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Burnaby School District Hosts Inaugural Black Excellence Day

Over 6,000 people from school communities across the province to attend virtual anti-racism rally

“When black people are successful, amazing things happen. “

It’s the idea at the heart of black excellence, according to Amanuel Kassa, a grade 12 high school student from Burnaby South.

Officially proclaimed by the province this week, Black Excellence Day on January 14 is “a day to celebrate black history and learn about black histories, black art and black people, and a day to show solidarity with black Canadians ”, according to the Ninandotoo Company, the anti-racist charity behind the event.

On Friday, the Burnaby School District will host a virtual event for more than 6,000 people from school communities across the province.

The event will feature a host of speakers ranging from educators to artists to athletes.

Attendees will also hear from some Burnaby students, including Kassa, share what black excellence means to them.

“Black Excellence is a state of mind and a series of actions that celebrate and support the black community and recognize the challenges black people face in reaching their full potential,” Kassa said in a school district. Press release. “It’s what motivates us and keeps us going – something we need more in this world because when black people are successful amazing things happen.”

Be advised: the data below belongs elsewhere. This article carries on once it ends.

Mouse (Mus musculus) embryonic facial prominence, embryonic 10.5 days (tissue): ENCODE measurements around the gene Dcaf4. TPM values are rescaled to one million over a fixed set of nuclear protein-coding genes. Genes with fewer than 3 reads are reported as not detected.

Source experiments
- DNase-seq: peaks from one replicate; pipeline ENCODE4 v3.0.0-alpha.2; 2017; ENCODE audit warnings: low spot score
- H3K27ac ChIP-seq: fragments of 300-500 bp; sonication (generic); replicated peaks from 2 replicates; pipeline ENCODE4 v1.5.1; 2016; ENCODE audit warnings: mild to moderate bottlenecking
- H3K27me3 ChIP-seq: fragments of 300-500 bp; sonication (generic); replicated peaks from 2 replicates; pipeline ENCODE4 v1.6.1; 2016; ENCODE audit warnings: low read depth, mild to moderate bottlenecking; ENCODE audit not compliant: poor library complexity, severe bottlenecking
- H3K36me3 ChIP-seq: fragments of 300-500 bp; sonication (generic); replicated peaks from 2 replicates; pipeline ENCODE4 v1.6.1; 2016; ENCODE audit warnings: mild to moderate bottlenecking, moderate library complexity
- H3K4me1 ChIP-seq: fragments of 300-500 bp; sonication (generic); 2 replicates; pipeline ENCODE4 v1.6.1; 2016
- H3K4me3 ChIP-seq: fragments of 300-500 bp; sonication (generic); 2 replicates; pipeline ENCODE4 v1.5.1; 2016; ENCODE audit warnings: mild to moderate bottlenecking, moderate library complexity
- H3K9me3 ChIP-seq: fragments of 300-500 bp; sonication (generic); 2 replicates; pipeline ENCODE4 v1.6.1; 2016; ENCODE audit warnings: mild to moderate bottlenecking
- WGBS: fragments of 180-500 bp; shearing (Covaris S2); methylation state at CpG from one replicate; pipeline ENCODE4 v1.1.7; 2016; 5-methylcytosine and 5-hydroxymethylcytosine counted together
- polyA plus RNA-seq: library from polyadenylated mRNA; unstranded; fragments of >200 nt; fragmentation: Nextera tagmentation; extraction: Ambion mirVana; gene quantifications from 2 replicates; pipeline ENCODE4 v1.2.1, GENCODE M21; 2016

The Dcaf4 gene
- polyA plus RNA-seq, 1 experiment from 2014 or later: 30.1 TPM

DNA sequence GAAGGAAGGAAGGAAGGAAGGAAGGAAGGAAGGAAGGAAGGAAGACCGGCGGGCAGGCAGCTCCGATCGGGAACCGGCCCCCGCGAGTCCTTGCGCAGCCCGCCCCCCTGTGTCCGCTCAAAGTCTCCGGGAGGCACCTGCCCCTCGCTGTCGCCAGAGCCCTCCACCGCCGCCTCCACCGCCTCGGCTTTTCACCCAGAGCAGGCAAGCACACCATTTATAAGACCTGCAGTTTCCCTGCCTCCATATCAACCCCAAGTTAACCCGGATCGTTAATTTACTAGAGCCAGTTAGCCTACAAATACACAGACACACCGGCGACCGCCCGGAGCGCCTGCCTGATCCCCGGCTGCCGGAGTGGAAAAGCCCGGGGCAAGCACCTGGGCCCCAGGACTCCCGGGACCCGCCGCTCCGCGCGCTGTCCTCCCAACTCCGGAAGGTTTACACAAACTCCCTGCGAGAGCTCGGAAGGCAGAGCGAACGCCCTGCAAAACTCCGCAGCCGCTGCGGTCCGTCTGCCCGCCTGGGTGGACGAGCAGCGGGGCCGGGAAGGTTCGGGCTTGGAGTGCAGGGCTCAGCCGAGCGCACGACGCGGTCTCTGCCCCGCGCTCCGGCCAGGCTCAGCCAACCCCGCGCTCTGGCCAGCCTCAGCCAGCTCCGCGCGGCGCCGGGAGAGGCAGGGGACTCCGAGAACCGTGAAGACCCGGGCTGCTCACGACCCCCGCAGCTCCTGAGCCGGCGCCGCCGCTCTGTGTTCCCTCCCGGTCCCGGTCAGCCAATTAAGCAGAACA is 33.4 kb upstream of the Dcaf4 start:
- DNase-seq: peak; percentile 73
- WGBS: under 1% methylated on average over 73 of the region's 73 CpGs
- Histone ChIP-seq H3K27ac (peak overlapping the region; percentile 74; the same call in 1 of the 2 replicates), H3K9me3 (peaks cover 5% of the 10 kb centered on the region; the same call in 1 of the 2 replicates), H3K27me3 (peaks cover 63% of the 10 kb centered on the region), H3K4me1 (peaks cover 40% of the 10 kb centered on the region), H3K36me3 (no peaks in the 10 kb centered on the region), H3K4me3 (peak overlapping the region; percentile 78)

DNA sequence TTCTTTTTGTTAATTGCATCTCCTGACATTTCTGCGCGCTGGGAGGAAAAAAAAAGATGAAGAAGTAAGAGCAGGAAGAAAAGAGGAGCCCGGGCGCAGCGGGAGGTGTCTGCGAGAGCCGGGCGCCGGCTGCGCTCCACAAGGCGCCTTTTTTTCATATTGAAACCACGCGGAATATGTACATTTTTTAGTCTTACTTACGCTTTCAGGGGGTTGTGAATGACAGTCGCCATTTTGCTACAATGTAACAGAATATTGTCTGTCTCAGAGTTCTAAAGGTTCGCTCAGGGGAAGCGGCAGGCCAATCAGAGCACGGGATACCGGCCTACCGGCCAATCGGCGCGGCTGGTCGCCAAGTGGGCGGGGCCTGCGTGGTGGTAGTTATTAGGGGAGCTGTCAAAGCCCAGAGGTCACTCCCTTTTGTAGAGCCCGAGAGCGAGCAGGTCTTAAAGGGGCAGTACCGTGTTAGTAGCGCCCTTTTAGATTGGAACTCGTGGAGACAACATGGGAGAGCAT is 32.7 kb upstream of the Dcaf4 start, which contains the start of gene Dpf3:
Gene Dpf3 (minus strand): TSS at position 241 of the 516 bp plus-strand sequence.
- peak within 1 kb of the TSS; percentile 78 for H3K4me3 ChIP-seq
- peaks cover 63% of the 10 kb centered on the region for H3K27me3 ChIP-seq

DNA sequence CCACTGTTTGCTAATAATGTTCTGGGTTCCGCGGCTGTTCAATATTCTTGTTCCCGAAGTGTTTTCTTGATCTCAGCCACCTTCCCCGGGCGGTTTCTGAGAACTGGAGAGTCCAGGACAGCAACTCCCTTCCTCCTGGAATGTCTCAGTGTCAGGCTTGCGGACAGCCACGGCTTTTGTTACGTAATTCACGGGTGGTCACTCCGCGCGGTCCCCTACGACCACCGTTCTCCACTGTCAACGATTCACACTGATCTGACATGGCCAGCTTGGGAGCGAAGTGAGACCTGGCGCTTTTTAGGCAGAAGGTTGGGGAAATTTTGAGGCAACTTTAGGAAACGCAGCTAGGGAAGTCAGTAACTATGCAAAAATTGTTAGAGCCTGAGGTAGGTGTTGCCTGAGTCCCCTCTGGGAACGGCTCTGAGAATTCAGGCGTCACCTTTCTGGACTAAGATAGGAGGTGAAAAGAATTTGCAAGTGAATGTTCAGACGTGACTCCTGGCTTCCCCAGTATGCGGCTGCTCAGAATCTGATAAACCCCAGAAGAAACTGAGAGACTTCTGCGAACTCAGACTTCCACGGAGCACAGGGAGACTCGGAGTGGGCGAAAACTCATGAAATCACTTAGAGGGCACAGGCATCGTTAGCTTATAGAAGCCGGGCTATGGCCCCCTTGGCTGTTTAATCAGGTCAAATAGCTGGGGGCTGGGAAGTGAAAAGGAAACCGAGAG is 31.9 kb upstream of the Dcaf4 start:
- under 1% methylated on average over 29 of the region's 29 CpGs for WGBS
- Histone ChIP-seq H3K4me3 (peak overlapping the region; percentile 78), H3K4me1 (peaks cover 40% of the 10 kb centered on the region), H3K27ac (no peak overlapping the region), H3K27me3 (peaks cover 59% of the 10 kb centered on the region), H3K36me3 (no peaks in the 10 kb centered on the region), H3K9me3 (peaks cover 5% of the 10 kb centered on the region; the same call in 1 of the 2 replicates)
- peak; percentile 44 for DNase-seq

Beth Applewhite, Burnaby School District Director for Equity, Diversity and Inclusion, will also be among the presenters.

The district hosted a large virtual event for Black History Month last year, attended by thousands of students from Metro Vancouver.

“Ninandotoo Company Founder Kamika Williams was a guest speaker at this event,” Applewhite said in an emailed statement to NOW. “She reached out to us this year to let us know about her plans for Black Excellence Day and asked if we would be open to welcoming and connecting for BC school districts.”

Black Excellence Day was born out of the Black Shirt Day movement, and participants can wear black shirts to show solidarity, but Ninandotoo created Black Excellence Day after consulting with community groups such as the Center for Israel and Jewish Affairs, the Vancouver Holocaust Education Center and BC Human Rights Commission.

They all expressed concern that the words “black shirt” and the people parading evoke traumatic experiences of Holocaust survivors.

“Despite the move away from ‘Black Shirt Day’, the meaning of Black Excellence Day remains the same: to recognize the continued struggle for the civil rights of black and racialized Canadians and to fight for a mandatory program on black history, ”says the Ninandotoo website.

For more information visit www.burnabyschools.ca.

Follow Cornelia Naylor on Twitter @CorNaylor
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